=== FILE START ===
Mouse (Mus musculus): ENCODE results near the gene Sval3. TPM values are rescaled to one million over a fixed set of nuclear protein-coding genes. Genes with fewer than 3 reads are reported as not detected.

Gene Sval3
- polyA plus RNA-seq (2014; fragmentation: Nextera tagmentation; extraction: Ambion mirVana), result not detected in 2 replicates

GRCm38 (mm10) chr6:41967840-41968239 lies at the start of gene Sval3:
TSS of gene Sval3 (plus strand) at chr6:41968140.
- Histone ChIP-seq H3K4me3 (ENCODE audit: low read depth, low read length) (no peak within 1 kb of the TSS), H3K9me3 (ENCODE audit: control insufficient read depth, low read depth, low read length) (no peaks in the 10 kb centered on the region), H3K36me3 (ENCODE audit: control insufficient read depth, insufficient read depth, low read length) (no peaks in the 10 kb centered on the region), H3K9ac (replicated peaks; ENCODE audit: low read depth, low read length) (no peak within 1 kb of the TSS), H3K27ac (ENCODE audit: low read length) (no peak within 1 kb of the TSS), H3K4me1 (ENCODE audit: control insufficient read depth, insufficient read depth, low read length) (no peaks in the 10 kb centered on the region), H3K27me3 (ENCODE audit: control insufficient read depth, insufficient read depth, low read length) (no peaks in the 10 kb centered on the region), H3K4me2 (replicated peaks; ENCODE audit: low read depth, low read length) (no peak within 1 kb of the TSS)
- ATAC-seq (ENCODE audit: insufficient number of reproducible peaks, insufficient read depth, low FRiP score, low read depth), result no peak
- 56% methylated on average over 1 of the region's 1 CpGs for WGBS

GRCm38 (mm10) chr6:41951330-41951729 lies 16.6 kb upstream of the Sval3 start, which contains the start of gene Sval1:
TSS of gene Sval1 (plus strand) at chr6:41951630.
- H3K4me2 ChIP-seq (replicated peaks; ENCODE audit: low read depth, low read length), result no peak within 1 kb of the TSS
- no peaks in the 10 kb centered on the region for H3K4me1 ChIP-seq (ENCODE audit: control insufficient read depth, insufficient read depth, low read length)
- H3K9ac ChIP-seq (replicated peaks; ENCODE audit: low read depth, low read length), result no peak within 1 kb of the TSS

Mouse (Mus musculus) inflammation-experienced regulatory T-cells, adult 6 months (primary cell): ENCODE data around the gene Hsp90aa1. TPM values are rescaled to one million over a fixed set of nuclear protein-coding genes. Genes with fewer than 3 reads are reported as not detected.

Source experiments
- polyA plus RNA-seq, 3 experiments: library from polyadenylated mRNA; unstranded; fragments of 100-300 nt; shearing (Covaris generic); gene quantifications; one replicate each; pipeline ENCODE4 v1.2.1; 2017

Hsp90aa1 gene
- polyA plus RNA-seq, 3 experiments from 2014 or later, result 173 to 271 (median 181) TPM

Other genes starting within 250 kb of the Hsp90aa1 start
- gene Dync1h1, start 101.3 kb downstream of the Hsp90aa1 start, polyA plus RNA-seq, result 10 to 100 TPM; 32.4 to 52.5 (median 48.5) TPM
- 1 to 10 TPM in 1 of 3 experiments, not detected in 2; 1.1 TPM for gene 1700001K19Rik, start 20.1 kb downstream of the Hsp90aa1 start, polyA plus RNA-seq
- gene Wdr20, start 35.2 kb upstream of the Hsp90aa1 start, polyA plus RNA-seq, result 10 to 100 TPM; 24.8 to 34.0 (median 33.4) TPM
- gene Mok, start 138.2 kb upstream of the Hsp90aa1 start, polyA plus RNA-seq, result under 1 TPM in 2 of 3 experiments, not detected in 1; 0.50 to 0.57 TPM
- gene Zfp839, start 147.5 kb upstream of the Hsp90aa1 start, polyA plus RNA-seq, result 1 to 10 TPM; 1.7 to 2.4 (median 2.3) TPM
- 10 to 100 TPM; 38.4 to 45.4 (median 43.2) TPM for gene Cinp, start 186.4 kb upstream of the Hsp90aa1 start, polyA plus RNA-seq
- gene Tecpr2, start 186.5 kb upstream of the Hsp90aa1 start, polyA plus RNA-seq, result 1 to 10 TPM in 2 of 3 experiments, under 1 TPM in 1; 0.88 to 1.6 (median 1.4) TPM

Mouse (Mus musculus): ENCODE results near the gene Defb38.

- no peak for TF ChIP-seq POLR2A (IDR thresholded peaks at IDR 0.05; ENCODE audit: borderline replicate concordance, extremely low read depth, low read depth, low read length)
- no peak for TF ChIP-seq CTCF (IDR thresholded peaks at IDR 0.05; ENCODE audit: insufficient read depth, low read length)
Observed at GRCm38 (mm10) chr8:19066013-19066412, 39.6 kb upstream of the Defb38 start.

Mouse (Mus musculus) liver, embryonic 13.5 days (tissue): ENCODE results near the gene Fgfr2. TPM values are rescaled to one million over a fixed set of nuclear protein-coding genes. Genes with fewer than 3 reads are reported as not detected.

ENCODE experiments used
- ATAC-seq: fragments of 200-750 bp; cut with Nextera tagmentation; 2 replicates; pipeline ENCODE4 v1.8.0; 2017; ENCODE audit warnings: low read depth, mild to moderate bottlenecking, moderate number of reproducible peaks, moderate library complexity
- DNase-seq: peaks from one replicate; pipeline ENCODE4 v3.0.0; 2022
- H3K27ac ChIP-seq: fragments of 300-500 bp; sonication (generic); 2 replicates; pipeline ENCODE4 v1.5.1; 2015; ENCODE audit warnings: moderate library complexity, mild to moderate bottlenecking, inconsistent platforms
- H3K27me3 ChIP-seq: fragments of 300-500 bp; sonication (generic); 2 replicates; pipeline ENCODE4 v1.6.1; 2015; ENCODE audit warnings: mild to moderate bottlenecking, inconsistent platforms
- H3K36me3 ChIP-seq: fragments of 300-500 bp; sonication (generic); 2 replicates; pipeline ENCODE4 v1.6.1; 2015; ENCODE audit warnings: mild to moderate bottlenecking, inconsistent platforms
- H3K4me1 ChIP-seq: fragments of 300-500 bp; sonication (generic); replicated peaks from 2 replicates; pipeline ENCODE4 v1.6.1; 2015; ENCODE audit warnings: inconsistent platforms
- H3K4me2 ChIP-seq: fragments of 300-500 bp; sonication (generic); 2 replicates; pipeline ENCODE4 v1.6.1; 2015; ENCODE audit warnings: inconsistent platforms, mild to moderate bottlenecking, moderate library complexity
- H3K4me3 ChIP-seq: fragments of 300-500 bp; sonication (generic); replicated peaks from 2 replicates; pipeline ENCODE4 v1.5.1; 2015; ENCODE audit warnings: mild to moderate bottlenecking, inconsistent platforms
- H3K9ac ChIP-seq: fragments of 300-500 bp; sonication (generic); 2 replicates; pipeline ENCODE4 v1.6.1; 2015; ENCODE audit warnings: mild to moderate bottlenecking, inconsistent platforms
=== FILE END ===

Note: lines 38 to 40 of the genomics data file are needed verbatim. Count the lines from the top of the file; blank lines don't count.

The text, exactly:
- H3K4me1 ChIP-seq: fragments of 300-500 bp; sonication (generic); replicated peaks from 2 replicates; pipeline ENCODE4 v1.6.1; 2015; ENCODE audit warnings: inconsistent platforms
- H3K4me2 ChIP-seq: fragments of 300-500 bp; sonication (generic); 2 replicates; pipeline ENCODE4 v1.6.1; 2015; ENCODE audit warnings: inconsistent platforms, mild to moderate bottlenecking, moderate library complexity
- H3K4me3 ChIP-seq: fragments of 300-500 bp; sonication (generic); replicated peaks from 2 replicates; pipeline ENCODE4 v1.5.1; 2015; ENCODE audit warnings: mild to moderate bottlenecking, inconsistent platforms